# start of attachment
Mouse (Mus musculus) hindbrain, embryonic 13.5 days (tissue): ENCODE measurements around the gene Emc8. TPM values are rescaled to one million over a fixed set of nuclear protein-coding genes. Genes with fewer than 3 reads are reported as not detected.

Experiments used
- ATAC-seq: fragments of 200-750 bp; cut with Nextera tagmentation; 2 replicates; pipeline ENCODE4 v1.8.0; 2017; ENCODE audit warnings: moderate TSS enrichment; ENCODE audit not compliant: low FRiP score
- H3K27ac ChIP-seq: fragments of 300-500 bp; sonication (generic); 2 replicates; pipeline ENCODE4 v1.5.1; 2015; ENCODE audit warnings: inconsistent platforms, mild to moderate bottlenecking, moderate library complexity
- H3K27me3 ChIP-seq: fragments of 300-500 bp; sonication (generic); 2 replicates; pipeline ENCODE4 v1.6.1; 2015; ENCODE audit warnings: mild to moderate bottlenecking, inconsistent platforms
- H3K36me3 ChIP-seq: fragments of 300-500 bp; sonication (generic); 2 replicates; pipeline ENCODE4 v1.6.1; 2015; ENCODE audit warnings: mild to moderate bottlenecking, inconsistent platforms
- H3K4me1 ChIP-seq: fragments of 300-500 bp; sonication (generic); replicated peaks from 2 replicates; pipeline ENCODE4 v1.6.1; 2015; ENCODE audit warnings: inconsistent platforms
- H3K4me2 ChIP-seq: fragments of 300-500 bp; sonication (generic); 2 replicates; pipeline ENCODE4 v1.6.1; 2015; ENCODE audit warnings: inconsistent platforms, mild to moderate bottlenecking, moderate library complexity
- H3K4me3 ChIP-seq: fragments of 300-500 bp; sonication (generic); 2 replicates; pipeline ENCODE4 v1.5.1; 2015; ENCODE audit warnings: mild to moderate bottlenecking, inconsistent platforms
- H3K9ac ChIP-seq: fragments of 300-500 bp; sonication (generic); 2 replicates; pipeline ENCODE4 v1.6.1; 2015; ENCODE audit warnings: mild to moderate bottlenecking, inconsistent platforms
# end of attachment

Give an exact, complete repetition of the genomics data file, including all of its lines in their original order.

Mouse (Mus musculus) hindbrain, embryonic 13.5 days (tissue): ENCODE measurements around the gene Emc8. TPM values are rescaled to one million over a fixed set of nuclear protein-coding genes. Genes with fewer than 3 reads are reported as not detected.

Experiments used
- ATAC-seq: fragments of 200-750 bp; cut with Nextera tagmentation; 2 replicates; pipeline ENCODE4 v1.8.0; 2017; ENCODE audit warnings: moderate TSS enrichment; ENCODE audit not compliant: low FRiP score
- H3K27ac ChIP-seq: fragments of 300-500 bp; sonication (generic); 2 replicates; pipeline ENCODE4 v1.5.1; 2015; ENCODE audit warnings: inconsistent platforms, mild to moderate bottlenecking, moderate library complexity
- H3K27me3 ChIP-seq: fragments of 300-500 bp; sonication (generic); 2 replicates; pipeline ENCODE4 v1.6.1; 2015; ENCODE audit warnings: mild to moderate bottlenecking, inconsistent platforms
- H3K36me3 ChIP-seq: fragments of 300-500 bp; sonication (generic); 2 replicates; pipeline ENCODE4 v1.6.1; 2015; ENCODE audit warnings: mild to moderate bottlenecking, inconsistent platforms
- H3K4me1 ChIP-seq: fragments of 300-500 bp; sonication (generic); replicated peaks from 2 replicates; pipeline ENCODE4 v1.6.1; 2015; ENCODE audit warnings: inconsistent platforms
- H3K4me2 ChIP-seq: fragments of 300-500 bp; sonication (generic); 2 replicates; pipeline ENCODE4 v1.6.1; 2015; ENCODE audit warnings: inconsistent platforms, mild to moderate bottlenecking, moderate library complexity
- H3K4me3 ChIP-seq: fragments of 300-500 bp; sonication (generic); 2 replicates; pipeline ENCODE4 v1.5.1; 2015; ENCODE audit warnings: mild to moderate bottlenecking, inconsistent platforms
- H3K9ac ChIP-seq: fragments of 300-500 bp; sonication (generic); 2 replicates; pipeline ENCODE4 v1.6.1; 2015; ENCODE audit warnings: mild to moderate bottlenecking, inconsistent platforms